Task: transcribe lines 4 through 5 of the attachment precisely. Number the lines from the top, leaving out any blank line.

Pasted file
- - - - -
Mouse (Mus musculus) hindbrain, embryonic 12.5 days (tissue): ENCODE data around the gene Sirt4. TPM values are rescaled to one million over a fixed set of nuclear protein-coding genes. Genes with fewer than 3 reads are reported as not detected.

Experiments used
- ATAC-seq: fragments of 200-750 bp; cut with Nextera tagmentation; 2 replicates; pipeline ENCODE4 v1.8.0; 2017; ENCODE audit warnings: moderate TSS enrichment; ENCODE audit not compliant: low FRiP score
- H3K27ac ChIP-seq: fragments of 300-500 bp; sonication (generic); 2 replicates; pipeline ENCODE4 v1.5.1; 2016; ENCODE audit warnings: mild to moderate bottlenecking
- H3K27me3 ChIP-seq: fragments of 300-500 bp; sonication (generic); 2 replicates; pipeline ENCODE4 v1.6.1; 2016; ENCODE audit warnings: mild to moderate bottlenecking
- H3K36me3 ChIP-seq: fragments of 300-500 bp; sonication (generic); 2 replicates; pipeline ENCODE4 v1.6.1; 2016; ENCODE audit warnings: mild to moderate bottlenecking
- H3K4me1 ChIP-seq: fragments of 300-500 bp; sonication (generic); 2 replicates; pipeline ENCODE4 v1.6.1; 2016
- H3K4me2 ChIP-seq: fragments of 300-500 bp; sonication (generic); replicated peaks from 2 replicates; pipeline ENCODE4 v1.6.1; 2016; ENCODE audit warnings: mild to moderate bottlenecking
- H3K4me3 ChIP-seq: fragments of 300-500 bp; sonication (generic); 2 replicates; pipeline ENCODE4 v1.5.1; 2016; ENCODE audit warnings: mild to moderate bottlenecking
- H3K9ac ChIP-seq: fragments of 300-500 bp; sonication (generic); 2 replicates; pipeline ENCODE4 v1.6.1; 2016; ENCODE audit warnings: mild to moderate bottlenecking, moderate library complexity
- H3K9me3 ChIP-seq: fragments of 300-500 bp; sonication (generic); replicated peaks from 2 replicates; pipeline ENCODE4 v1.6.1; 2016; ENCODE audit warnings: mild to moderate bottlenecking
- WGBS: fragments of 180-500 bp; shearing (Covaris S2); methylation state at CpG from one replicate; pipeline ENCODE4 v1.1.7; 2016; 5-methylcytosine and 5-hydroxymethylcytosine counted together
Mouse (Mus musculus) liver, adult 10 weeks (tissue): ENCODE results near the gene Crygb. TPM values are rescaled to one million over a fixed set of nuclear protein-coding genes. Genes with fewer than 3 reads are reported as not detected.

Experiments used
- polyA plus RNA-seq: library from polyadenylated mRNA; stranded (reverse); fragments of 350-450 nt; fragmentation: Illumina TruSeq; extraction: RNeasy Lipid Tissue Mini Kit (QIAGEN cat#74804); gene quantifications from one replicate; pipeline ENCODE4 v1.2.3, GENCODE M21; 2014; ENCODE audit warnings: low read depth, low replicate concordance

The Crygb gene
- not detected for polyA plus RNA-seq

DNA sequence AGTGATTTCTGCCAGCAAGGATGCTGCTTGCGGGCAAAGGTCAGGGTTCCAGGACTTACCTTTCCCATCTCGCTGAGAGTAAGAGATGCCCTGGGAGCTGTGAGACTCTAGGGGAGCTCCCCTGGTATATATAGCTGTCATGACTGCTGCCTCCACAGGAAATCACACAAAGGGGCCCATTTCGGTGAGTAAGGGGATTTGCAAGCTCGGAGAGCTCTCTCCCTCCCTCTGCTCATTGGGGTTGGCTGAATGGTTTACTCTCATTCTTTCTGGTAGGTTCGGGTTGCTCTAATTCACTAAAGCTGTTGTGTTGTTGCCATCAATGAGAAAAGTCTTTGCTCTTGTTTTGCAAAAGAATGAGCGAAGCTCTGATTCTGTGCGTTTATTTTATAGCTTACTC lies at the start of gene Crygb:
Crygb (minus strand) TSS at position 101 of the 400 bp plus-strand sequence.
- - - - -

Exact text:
- H3K27ac ChIP-seq: fragments of 300-500 bp; sonication (generic); 2 replicates; pipeline ENCODE4 v1.5.1; 2016; ENCODE audit warnings: mild to moderate bottlenecking
- H3K27me3 ChIP-seq: fragments of 300-500 bp; sonication (generic); 2 replicates; pipeline ENCODE4 v1.6.1; 2016; ENCODE audit warnings: mild to moderate bottlenecking